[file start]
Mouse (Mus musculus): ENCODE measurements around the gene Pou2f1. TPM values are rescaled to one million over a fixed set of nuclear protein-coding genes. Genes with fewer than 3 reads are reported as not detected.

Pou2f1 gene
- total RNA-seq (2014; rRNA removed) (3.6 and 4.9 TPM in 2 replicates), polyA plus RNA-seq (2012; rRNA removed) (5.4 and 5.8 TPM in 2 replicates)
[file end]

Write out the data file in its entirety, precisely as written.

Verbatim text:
Mouse (Mus musculus): ENCODE measurements around the gene Pou2f1. TPM values are rescaled to one million over a fixed set of nuclear protein-coding genes. Genes with fewer than 3 reads are reported as not detected.

Pou2f1 gene
- total RNA-seq (2014; rRNA removed) (3.6 and 4.9 TPM in 2 replicates), polyA plus RNA-seq (2012; rRNA removed) (5.4 and 5.8 TPM in 2 replicates)